The Ash-Shafi’i school considers it unlawful to transfer the body of a deceased from one country or town to another unless it is to Makkah, Madinah or Jerusalem. It is permissible to remove the body to one of these cities because of their special significance and position. If someone leaves instructions in his or her will that he or she be buried in a place other than these three cities, the will may not be executed, because it could delay the burial and cause the body to deteriorate. Likewise transferring the body from one grave to another is prohibited unless there is a valid reason for doing so, for example, if the deceased was buried without a proper wash, or was buried without turning the deceased’s face toward the qiblah, or the grave was damaged by flood or dampness.
It is stated in Al-Minhaj that digging up a grave after burial either for removing the body or for any other reason is prohibited unless there is genuine reason for it. such as when a deceased person is buried without a wash or is buried in a usurped cloth or land or something of value is left in the grave or the deceased was buried without facing the qiblah.
The Maliki school holds it permissible to remove the body from one place to another, before or after the burial, for a genuine reason, for example, when it is feared that the body of a deceased may be drowned in the sea or eaten up by wild animals, or when relatives want to bury the deceased nearby so that they may visit it more easily, or in order to seek the blessings of the place to which the body is removed. In all such cases, transferring of the body from one place to another is permissible provided its sanctity is not affected, e.g., it does not bloat, does not decompose or its bones do not break.
The Hanafi school considers the removal of a body from one place to another undesirable, and holds it preferable to bury a person at the place of death. The body may be taken for a mile or two for burial, for that is the usual distance to a cemetery. After the burial removing the body without a genuine reason is not permissible as mentioned above. If a woman’s son dies and he is buried in her absence in another town, and she was impatient and wanted to remove his body to her own town, her request may not be heeded.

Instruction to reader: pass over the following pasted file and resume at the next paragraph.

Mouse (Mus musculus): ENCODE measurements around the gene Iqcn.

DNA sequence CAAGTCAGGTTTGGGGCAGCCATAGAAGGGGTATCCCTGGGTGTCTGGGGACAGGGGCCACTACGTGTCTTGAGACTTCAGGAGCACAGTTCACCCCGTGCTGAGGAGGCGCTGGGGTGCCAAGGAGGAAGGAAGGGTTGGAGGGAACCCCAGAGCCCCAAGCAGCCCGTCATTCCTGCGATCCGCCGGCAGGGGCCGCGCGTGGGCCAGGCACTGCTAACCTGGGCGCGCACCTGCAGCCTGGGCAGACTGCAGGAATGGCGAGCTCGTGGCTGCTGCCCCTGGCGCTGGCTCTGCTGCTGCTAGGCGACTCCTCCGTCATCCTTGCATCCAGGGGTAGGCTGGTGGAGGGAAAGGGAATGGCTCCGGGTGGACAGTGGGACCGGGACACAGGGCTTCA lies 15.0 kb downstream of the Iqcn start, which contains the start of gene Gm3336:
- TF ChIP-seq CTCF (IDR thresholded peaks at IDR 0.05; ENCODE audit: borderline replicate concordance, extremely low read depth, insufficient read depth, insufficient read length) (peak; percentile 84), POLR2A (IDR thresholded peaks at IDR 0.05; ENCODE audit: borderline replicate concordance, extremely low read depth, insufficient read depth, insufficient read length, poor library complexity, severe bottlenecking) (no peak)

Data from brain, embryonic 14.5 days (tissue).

The Hanbali school considers it desirable to bury a martyr at the place where he or she is killed. Ahmad said, “As to those who are slain, a hadith reported by Jabir from the Prophet, peace be upon him, says: ‘Bury the martyrs wherever they are killed’.” Ibn Majah reported: “The Prophet, peace be upon him, ordered that the martyrs of the Battle of Uhud be returned and buried at the places where they had fallen.” As for the others, they are not to be removed from one town to another without a valid cause. This is the opinion of AlAwza’i and Ibn al-Munzhir. Abdallah ibn Malikah said: “Abd-ur Rahman ibn Abu Bakr died in Abyssinia and his body was carried to Makkah where he was buried. When ‘Aishah visited his grave she said: ‘By Allah! Had I been there when you died, I would not have allowed you to be buried anywhere except at the place where you had died. And had I seen you there, I would not have visited you’.” Burying the deceased at the place of death is easier and more secure against deterioration of the physical remains. It is permissible, however, to remove the body from one place to another in case there is a valid reason.
Ahmad said: “I do not know of any harm in transferring the deceased from one town to another.” When Az-Zuhri was asked about that, he said, “The bodies of Sa’d ibn Abi Waqqas and Sa’id ibn Zaid were removed from al-‘Aqiq to Madinah.”